Under normal homeostatic conditions, adult hematopoietic stem cells (HSCs) are usually quiescent. Hematopoietic stress, such as blood loss, infection, inflammation, or chemotherapy, can drive HSCs into cycle. When adult HSCs divide multiple times, they lose self-renewal capacity. Inflammatory cytokines, such as interleukin-1 (IL-1), can accelerate the loss of HSC self-renewal capacity by activating PU.1 and promoting myeloid commitment. This raises the question of whether intrinsic tumor suppressor genes can modulate sensitivity to inflammatory cytokines, and whether loss of these tumor suppressors can allow HSCs to evade commitment programs that would otherwise limit self-renewal capacity.
The KMT2C tumor suppressor is located on chromosome 7q within a region that is frequently deleted in myelodsplastic syndrome (MDS) and therapy-related acute myeloid leukemia (AML). It encodes MLL3, a histone methyltransferase that activates enhancer elements and promotes transcription. Haploid KMT2C deletion has previously been shown to activate self-renewal programs and accelerate AML formation. This raised the question of whether KMT2C/MLL3 regulates normal HSC self-renewal and whether KMT2C deletion conveys a selective advantage to HSCs in contexts that would otherwise deplete the HSC pool. By protecting HSCs from exhaustion, KMT2C deletions may indirectly facilitate 7q-deficient MDS/AML.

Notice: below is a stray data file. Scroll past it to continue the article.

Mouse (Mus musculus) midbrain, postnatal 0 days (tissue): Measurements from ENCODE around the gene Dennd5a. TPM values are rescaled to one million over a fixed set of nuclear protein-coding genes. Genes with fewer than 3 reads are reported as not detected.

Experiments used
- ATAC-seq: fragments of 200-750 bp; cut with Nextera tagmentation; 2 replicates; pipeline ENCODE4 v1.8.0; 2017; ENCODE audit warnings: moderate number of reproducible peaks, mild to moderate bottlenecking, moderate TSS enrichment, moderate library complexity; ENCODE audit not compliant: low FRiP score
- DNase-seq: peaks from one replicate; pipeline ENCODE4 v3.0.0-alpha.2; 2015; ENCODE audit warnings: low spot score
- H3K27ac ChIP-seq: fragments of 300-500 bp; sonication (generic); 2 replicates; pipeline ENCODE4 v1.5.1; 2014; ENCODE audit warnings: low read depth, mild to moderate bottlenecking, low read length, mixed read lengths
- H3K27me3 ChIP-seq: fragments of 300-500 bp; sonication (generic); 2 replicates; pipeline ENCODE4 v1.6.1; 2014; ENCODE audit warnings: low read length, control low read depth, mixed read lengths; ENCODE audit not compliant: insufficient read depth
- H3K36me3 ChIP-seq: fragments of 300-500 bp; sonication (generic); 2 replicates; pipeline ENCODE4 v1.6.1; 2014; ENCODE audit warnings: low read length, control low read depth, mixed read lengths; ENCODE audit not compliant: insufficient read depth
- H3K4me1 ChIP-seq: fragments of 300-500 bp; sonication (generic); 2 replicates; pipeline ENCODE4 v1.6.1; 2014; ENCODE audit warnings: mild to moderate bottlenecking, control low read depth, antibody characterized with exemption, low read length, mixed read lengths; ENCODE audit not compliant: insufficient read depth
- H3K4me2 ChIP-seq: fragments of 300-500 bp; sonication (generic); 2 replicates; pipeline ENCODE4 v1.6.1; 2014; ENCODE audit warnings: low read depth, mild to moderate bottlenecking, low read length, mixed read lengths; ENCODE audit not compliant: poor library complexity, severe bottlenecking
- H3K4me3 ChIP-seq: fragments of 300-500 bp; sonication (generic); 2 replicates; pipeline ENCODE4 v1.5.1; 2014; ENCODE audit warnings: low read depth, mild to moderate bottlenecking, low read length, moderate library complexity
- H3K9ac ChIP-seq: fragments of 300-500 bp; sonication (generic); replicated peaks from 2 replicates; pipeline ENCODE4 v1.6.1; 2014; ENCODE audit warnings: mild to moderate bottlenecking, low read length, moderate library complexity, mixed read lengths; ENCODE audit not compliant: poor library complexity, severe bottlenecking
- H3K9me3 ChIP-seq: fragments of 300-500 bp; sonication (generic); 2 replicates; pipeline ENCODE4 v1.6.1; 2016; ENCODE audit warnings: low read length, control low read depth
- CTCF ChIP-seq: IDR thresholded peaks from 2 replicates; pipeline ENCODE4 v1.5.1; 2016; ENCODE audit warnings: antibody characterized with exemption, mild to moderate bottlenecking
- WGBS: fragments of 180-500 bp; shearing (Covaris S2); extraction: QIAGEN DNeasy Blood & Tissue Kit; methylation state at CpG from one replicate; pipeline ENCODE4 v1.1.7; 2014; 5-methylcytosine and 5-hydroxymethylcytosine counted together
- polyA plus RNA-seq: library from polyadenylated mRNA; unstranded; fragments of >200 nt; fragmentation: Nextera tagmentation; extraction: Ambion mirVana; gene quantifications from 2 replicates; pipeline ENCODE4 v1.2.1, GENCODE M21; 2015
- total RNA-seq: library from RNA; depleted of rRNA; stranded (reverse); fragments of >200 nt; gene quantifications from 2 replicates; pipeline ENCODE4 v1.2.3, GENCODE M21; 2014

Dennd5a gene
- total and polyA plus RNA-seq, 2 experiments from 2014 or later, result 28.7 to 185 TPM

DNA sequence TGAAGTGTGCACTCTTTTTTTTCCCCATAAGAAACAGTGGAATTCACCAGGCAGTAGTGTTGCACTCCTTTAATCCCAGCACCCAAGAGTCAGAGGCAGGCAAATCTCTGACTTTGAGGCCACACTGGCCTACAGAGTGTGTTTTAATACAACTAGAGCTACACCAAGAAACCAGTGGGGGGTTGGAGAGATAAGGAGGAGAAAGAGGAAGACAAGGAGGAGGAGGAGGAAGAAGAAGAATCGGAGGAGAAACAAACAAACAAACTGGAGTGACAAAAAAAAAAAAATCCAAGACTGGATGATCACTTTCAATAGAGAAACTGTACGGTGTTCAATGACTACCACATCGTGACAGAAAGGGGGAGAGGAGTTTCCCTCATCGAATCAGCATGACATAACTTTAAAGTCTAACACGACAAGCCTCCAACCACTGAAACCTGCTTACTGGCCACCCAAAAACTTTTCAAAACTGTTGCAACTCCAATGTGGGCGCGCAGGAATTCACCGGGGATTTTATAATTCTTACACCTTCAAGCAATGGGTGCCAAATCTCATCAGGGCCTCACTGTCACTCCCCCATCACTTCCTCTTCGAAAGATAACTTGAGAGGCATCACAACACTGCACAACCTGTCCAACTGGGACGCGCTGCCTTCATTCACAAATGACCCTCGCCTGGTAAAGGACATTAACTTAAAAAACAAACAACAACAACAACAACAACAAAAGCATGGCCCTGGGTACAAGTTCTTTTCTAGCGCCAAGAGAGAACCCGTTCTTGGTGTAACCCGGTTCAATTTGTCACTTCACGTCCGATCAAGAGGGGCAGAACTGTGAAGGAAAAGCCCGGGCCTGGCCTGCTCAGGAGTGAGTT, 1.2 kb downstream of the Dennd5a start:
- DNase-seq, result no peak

To understand whether and how Kmt2c regulates HSC self-renewal, we developed novel germline and conditional Kmt2c knockout mouse alleles. Mono- and bi-allelic Kmt2c deletions led to a modest increase in adult HSC numbers and a significant reduction in committed hematopoietic progenitors (HPCs). Kmt2c deletions markedly enhanced HSC self-renewal capacity, but HSC proliferation rates were not altered. To mimic conditions that lead to therapy-related AML, we deleted a single Kmt2c allele in a minority of HSCs. We then tested whether the Kmt2c-deleted HSC population expanded, relative to wild type HSCs, under native and stressed conditions. Under native conditions, the percentage of Kmt2c-heterozygous HSCs remained stable. However, after several cycles of chemotherapy, the Kmt2c mutant HSCs predominated within the marrow. In mechanistic studies, RNA-sequencing showed that Kmt2c-deficient HSCs expressed genes associated with innate immune signaling, including the receptor for interleukin-1 (IL1R), at lower levels than wild type HSCs. This suggested that Kmt2c mutations might sustain self-renewal capacity in multiply divided HSCs by dampening IL-1 driven myeloid commitment. In support of this hypothesis, Kmt2c-deficient HSCs retained multilineage potential when they were cultured with IL-1, and they failed to activate JNK and p38 upon exposure to IL-1. Altogether, our data suggest a mechanism to explain how KMT2C deletions, in the context of larger 7q deletions, may promote therapy related MDS/AML. When HSCs acquire a KMT2C deletion, they can then escape IL-1-mediated exhaustion when they are driven into cycle by chemotherapy or other stressors. In lieu of chemotherapy-induced stress, the same clones may remain relatively indolent.
No relevant conflicts of interest to declare.
Asterisk with author names denotes non-ASH members.